2017-06-14 / News

Rogers: Trump budget would kill AML help

Rogers: “This coming from an administration that I was led to believe wanted to help coal country.”

U.S. Rep. Harold “Hal” Rogers is questioning why the Trump White House — an administration Rogers said he had been “led to believe wanted to help coal country” — is now trying to kill the federal Abandoned Mine Land Pilot Project, which has pumped a total of $195 million in economic development projects in Kentucky and other hardhit coal states during the past two years.

After calling the AML Pilot Program “a win-win,” Rogers told Interior Secretary

Ryan Zinke he was “completely flabbergasted in seeing in your budget request, the elimination of that program. This coming from an administration that I was led to believe wanted to help coal country. In eliminating this kind of program, it sends a glaring message to these desperate people who had a big impact in the recent election.”

Rogers asked Zinke why the Department for the Interior would try to eliminate such an important program that supports economic growth in Central Appalachia. “It’s good for the environment and it’s good for jobs,” he said. “It has bipartisan support here in the Congress and we’re seeing good results of projects that have been undertaken and delivered with this two-year pilot program. It’s working and it is helping desperate areas of the country. It’s limited to a few states where the impact has been the most severe.”

Rogers questioned Zinke last week during a federal budget hearing for fiscal year 2018.

“I come from coal country, or what used to be coal country. Now these towns have more plywood windows than paned glass,” said Rogers, who serves as Chairman Emeritus of the House Appropriations Committee. “I’ve lost 12,000 coal mining jobs just in my district in the last few years, a good part of which was caused by the United States federal government under the last administration. The war on coal is real and unfortunately has had a devastating impact.”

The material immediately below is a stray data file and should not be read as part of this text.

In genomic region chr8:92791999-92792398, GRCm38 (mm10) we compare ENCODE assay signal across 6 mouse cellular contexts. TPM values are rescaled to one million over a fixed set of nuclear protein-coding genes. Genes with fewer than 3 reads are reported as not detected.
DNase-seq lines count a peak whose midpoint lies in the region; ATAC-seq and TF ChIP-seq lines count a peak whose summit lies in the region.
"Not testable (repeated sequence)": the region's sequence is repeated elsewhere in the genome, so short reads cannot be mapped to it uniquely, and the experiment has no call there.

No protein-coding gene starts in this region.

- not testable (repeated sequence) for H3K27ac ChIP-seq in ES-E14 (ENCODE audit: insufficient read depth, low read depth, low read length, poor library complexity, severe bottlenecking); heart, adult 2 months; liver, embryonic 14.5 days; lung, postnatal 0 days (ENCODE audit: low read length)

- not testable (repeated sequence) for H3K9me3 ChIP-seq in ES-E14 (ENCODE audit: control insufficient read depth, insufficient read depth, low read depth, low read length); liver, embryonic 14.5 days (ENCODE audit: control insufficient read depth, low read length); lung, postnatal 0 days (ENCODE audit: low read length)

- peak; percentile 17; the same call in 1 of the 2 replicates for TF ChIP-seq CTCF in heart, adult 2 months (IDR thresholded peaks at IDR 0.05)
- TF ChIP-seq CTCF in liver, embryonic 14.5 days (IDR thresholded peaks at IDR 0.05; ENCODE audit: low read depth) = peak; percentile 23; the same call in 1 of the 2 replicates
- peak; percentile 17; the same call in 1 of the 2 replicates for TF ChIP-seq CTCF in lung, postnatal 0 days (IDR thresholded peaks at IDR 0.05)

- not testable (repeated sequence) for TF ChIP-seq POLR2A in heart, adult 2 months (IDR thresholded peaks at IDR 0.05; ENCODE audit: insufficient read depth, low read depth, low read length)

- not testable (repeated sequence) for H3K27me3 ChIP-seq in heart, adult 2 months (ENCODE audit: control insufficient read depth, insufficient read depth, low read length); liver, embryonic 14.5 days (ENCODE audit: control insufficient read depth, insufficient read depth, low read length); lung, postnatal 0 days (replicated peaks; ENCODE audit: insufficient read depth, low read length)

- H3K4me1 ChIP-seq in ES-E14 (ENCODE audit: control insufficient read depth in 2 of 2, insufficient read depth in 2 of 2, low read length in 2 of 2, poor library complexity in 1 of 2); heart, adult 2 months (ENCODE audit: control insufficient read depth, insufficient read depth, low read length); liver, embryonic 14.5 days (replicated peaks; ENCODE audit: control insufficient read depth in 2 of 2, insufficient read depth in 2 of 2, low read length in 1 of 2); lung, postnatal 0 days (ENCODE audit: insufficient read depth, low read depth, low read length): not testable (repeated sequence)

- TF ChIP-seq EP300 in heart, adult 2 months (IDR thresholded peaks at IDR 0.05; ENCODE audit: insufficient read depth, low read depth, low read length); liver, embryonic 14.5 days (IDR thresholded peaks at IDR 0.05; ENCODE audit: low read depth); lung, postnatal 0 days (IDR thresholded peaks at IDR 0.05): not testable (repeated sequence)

Rogers asked Secretary Zinke to “shake loose” a 2016 study of the pilot program that he requested from the Offce of Surface Mining and Reclamation Enforcement. Zinke committed to follow up on the report.

In addition, Rogers called on Zinke to support the bipartisan RECLAIM Act of 2017, which has been introduced in both the U.S. House and Senate. The RECLAIM Act fast-tracks the release of $1 billion of available, unspent dollars in the federal Abandoned Mine Land (AML) Fund for the purpose of reclaming abandoned mine lands and economic development in coal country.

“ The money must be used on abandoned mine lands, but with a bent toward economic development potential for creating jobs at the same time,” said Rogers. “It’s a multi-state bill. It has agreement in the west and east of the U.S., and from both parties and both houses of the Congress. And I would hope, Mr. Secretary, you would see your way clear to be supportive of that type of bill.”

Secretary Zinke responded, “There are about 1,800 mines on the list for reclamation, but to turn those lands over to something productive is something I think is beneficial to us all.”

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